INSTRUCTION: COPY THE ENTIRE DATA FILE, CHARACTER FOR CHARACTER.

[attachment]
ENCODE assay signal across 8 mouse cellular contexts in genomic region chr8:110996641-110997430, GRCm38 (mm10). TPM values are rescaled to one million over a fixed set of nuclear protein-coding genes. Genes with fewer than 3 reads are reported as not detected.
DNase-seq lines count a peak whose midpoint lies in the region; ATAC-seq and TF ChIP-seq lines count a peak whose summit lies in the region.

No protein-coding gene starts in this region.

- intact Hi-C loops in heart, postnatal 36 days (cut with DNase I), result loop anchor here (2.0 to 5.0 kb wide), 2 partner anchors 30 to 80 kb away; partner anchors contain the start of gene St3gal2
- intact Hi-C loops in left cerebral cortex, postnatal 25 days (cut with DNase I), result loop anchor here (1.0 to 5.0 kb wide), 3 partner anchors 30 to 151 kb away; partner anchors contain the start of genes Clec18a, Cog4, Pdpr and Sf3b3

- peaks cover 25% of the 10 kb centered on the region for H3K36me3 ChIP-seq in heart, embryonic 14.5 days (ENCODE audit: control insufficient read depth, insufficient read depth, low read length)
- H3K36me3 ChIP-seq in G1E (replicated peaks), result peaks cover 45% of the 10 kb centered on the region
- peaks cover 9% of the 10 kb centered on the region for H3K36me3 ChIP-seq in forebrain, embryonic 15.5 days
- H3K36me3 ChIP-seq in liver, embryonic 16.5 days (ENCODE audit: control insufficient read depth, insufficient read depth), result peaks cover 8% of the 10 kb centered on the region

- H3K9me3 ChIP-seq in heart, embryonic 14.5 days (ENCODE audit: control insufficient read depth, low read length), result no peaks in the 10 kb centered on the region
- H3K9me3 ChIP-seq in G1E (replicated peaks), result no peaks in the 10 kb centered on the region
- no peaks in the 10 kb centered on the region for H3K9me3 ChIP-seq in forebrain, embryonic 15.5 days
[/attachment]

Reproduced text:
ENCODE assay signal across 8 mouse cellular contexts in genomic region chr8:110996641-110997430, GRCm38 (mm10). TPM values are rescaled to one million over a fixed set of nuclear protein-coding genes. Genes with fewer than 3 reads are reported as not detected.
DNase-seq lines count a peak whose midpoint lies in the region; ATAC-seq and TF ChIP-seq lines count a peak whose summit lies in the region.

No protein-coding gene starts in this region.

- intact Hi-C loops in heart, postnatal 36 days (cut with DNase I), result loop anchor here (2.0 to 5.0 kb wide), 2 partner anchors 30 to 80 kb away; partner anchors contain the start of gene St3gal2
- intact Hi-C loops in left cerebral cortex, postnatal 25 days (cut with DNase I), result loop anchor here (1.0 to 5.0 kb wide), 3 partner anchors 30 to 151 kb away; partner anchors contain the start of genes Clec18a, Cog4, Pdpr and Sf3b3

- peaks cover 25% of the 10 kb centered on the region for H3K36me3 ChIP-seq in heart, embryonic 14.5 days (ENCODE audit: control insufficient read depth, insufficient read depth, low read length)
- H3K36me3 ChIP-seq in G1E (replicated peaks), result peaks cover 45% of the 10 kb centered on the region
- peaks cover 9% of the 10 kb centered on the region for H3K36me3 ChIP-seq in forebrain, embryonic 15.5 days
- H3K36me3 ChIP-seq in liver, embryonic 16.5 days (ENCODE audit: control insufficient read depth, insufficient read depth), result peaks cover 8% of the 10 kb centered on the region

- H3K9me3 ChIP-seq in heart, embryonic 14.5 days (ENCODE audit: control insufficient read depth, low read length), result no peaks in the 10 kb centered on the region
- H3K9me3 ChIP-seq in G1E (replicated peaks), result no peaks in the 10 kb centered on the region
- no peaks in the 10 kb centered on the region for H3K9me3 ChIP-seq in forebrain, embryonic 15.5 days